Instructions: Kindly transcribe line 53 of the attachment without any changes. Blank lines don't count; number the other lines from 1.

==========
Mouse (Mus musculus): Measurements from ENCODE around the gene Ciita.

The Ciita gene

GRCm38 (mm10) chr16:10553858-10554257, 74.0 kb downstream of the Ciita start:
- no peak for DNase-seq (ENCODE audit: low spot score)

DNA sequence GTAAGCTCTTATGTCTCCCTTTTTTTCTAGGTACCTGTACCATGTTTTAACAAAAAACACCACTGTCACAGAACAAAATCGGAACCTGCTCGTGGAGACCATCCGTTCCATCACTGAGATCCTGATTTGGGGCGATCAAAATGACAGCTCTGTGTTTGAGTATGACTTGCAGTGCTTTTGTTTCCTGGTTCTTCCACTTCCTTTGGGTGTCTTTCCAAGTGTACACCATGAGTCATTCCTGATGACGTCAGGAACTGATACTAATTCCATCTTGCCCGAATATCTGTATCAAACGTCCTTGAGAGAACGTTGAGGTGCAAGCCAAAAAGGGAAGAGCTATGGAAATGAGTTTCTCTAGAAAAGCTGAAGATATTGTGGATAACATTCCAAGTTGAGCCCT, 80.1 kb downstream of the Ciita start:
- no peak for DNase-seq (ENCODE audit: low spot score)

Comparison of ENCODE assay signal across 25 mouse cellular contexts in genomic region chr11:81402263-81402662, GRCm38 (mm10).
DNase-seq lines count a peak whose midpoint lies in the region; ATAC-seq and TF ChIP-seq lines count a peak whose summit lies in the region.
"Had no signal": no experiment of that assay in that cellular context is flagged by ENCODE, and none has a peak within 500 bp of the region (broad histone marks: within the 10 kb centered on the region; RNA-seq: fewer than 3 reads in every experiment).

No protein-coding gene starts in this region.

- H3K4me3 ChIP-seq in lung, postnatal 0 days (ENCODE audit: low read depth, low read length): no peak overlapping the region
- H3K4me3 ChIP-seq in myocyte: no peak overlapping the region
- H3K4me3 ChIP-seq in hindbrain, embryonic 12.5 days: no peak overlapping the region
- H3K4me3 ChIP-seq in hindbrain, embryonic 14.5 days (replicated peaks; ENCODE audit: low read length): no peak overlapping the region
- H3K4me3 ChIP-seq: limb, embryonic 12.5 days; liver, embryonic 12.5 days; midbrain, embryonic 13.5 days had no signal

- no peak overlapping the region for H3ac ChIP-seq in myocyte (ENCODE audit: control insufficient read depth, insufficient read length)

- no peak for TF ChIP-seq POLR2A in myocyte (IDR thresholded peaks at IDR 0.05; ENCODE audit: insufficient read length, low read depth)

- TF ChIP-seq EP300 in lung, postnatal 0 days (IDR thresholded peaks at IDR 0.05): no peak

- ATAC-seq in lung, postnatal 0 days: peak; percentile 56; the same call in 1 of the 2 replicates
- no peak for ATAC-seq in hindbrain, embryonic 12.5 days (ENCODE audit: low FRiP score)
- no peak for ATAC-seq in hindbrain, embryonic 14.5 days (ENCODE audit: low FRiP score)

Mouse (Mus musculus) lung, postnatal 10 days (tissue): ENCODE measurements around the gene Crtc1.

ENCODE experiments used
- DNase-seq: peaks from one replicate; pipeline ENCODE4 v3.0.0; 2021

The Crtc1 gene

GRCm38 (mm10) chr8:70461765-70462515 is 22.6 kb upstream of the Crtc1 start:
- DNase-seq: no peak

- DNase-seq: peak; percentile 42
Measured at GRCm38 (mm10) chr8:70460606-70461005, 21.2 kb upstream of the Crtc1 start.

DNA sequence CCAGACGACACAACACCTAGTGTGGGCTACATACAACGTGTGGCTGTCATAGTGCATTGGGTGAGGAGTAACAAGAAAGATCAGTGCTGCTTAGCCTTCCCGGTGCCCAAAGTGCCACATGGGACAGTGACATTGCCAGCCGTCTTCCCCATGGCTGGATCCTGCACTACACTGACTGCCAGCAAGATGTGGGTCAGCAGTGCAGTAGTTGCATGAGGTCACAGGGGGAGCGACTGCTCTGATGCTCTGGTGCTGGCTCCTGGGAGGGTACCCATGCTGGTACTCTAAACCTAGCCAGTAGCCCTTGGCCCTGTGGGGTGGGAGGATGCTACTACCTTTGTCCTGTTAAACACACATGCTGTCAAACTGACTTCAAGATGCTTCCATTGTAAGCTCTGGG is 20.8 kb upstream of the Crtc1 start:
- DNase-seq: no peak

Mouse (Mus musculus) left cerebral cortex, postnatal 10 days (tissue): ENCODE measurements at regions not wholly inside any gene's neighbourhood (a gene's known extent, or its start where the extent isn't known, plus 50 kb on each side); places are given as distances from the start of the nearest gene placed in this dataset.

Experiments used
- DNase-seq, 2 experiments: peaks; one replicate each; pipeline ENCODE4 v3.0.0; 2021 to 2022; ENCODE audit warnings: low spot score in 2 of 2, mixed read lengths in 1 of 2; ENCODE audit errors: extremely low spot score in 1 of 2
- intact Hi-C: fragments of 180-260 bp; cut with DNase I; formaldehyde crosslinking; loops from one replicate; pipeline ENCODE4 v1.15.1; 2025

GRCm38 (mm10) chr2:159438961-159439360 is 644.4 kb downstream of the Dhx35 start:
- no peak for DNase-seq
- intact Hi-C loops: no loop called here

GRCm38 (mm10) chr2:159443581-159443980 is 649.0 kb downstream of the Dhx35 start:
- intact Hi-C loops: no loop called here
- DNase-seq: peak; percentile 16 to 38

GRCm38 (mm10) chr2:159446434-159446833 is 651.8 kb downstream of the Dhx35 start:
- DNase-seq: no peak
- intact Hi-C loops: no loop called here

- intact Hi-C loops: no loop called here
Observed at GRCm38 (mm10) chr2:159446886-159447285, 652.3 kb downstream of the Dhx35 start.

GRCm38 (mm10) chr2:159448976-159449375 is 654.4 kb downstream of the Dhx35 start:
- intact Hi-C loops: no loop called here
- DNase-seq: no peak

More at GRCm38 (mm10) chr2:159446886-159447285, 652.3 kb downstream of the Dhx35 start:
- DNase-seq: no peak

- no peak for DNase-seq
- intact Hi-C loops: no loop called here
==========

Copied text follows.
- intact Hi-C loops: no loop called here